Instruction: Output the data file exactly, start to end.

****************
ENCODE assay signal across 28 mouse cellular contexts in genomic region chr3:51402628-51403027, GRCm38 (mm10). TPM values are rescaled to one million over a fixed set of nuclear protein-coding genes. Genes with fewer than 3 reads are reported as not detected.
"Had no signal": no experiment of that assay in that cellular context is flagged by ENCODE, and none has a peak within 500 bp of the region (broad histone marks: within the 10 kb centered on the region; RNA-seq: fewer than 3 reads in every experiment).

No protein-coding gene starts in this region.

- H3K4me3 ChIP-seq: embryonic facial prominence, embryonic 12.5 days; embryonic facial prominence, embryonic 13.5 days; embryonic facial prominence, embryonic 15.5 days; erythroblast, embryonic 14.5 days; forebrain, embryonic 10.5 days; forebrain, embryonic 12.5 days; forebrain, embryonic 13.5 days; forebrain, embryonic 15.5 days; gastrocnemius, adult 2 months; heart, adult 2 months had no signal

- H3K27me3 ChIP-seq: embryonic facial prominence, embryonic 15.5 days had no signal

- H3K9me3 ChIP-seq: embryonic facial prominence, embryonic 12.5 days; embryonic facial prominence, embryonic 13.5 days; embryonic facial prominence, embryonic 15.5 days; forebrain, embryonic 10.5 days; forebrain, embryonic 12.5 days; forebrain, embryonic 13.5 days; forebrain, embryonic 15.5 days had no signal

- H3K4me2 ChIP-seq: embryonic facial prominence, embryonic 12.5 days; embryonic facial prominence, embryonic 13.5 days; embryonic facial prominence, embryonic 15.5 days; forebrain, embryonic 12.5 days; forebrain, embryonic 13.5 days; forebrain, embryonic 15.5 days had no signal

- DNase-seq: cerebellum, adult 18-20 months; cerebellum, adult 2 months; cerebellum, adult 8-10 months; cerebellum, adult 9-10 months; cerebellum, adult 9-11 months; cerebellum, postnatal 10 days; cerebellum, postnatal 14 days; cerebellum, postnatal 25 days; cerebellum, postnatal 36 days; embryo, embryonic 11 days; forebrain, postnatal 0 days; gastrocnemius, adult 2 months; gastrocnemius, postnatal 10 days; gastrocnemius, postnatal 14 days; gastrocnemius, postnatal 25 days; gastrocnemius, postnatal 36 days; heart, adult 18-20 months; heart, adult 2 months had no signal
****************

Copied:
ENCODE assay signal across 28 mouse cellular contexts in genomic region chr3:51402628-51403027, GRCm38 (mm10). TPM values are rescaled to one million over a fixed set of nuclear protein-coding genes. Genes with fewer than 3 reads are reported as not detected.
"Had no signal": no experiment of that assay in that cellular context is flagged by ENCODE, and none has a peak within 500 bp of the region (broad histone marks: within the 10 kb centered on the region; RNA-seq: fewer than 3 reads in every experiment).

No protein-coding gene starts in this region.

- H3K4me3 ChIP-seq: embryonic facial prominence, embryonic 12.5 days; embryonic facial prominence, embryonic 13.5 days; embryonic facial prominence, embryonic 15.5 days; erythroblast, embryonic 14.5 days; forebrain, embryonic 10.5 days; forebrain, embryonic 12.5 days; forebrain, embryonic 13.5 days; forebrain, embryonic 15.5 days; gastrocnemius, adult 2 months; heart, adult 2 months had no signal

- H3K27me3 ChIP-seq: embryonic facial prominence, embryonic 15.5 days had no signal

- H3K9me3 ChIP-seq: embryonic facial prominence, embryonic 12.5 days; embryonic facial prominence, embryonic 13.5 days; embryonic facial prominence, embryonic 15.5 days; forebrain, embryonic 10.5 days; forebrain, embryonic 12.5 days; forebrain, embryonic 13.5 days; forebrain, embryonic 15.5 days had no signal

- H3K4me2 ChIP-seq: embryonic facial prominence, embryonic 12.5 days; embryonic facial prominence, embryonic 13.5 days; embryonic facial prominence, embryonic 15.5 days; forebrain, embryonic 12.5 days; forebrain, embryonic 13.5 days; forebrain, embryonic 15.5 days had no signal

- DNase-seq: cerebellum, adult 18-20 months; cerebellum, adult 2 months; cerebellum, adult 8-10 months; cerebellum, adult 9-10 months; cerebellum, adult 9-11 months; cerebellum, postnatal 10 days; cerebellum, postnatal 14 days; cerebellum, postnatal 25 days; cerebellum, postnatal 36 days; embryo, embryonic 11 days; forebrain, postnatal 0 days; gastrocnemius, adult 2 months; gastrocnemius, postnatal 10 days; gastrocnemius, postnatal 14 days; gastrocnemius, postnatal 25 days; gastrocnemius, postnatal 36 days; heart, adult 18-20 months; heart, adult 2 months had no signal